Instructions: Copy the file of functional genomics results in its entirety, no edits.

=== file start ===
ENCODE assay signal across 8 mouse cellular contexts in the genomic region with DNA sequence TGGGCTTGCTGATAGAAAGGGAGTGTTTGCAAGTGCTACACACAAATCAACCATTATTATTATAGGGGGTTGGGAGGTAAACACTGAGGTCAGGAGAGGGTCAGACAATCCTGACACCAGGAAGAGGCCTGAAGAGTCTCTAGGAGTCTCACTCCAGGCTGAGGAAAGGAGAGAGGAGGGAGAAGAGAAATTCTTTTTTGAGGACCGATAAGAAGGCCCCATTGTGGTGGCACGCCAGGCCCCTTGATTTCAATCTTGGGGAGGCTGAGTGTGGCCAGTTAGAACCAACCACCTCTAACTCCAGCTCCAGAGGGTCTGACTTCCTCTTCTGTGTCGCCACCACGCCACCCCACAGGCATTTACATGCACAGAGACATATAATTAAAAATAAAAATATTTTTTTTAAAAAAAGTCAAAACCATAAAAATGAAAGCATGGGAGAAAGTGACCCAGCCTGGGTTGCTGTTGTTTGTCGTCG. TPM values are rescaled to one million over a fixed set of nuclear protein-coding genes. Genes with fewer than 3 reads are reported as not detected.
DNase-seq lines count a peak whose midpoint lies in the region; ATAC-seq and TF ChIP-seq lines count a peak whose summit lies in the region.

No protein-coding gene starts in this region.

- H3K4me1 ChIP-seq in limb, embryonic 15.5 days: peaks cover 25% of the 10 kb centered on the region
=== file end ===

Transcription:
ENCODE assay signal across 8 mouse cellular contexts in the genomic region with DNA sequence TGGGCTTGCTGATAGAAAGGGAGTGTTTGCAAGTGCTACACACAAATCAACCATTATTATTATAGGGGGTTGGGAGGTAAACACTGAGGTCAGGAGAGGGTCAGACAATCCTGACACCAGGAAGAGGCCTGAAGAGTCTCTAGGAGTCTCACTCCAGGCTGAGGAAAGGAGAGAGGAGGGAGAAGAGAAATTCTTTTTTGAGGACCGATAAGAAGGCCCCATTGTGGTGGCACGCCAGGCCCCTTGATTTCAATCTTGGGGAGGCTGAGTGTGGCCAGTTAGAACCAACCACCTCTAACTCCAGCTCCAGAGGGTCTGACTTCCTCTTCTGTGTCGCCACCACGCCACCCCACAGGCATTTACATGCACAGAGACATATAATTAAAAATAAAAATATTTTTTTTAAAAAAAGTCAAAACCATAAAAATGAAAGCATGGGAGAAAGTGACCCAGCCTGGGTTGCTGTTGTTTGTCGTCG. TPM values are rescaled to one million over a fixed set of nuclear protein-coding genes. Genes with fewer than 3 reads are reported as not detected.
DNase-seq lines count a peak whose midpoint lies in the region; ATAC-seq and TF ChIP-seq lines count a peak whose summit lies in the region.

No protein-coding gene starts in this region.

- H3K4me1 ChIP-seq in limb, embryonic 15.5 days: peaks cover 25% of the 10 kb centered on the region